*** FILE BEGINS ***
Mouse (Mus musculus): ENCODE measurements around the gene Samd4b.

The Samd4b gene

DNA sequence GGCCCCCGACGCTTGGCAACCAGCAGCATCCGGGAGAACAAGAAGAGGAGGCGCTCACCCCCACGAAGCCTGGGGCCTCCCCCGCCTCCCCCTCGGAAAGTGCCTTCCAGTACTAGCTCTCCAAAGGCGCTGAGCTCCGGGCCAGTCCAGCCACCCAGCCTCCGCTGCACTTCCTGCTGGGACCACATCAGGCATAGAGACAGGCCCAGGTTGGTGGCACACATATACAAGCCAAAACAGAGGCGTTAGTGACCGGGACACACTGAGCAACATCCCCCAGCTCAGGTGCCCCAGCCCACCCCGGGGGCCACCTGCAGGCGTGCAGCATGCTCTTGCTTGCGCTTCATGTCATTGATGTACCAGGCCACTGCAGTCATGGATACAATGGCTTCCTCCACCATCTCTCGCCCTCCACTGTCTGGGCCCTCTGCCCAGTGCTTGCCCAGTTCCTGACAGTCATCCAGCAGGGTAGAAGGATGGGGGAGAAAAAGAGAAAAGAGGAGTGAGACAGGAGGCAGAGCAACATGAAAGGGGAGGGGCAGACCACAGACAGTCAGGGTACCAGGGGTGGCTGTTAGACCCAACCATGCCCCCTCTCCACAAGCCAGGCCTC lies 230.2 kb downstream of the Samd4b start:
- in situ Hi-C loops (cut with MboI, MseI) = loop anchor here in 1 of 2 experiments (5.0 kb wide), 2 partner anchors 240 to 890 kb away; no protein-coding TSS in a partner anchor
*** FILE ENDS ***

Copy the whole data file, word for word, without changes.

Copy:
Mouse (Mus musculus): ENCODE measurements around the gene Samd4b.

The Samd4b gene

DNA sequence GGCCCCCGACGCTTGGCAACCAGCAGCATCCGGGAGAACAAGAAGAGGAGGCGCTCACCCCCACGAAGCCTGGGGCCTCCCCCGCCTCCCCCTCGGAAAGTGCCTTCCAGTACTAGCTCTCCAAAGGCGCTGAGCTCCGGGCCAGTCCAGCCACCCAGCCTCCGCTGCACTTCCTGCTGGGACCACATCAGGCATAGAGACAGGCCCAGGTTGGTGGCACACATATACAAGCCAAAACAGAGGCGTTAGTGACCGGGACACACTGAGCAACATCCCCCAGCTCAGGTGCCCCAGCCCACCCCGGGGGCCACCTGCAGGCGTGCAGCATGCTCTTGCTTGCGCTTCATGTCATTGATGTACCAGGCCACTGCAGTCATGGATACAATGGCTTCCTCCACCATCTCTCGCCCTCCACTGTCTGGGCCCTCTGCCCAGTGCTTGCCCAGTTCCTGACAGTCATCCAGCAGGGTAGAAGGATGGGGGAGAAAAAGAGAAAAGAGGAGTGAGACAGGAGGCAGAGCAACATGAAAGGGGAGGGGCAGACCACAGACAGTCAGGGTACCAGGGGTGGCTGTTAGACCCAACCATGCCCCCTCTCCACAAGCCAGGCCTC lies 230.2 kb downstream of the Samd4b start:
- in situ Hi-C loops (cut with MboI, MseI) = loop anchor here in 1 of 2 experiments (5.0 kb wide), 2 partner anchors 240 to 890 kb away; no protein-coding TSS in a partner anchor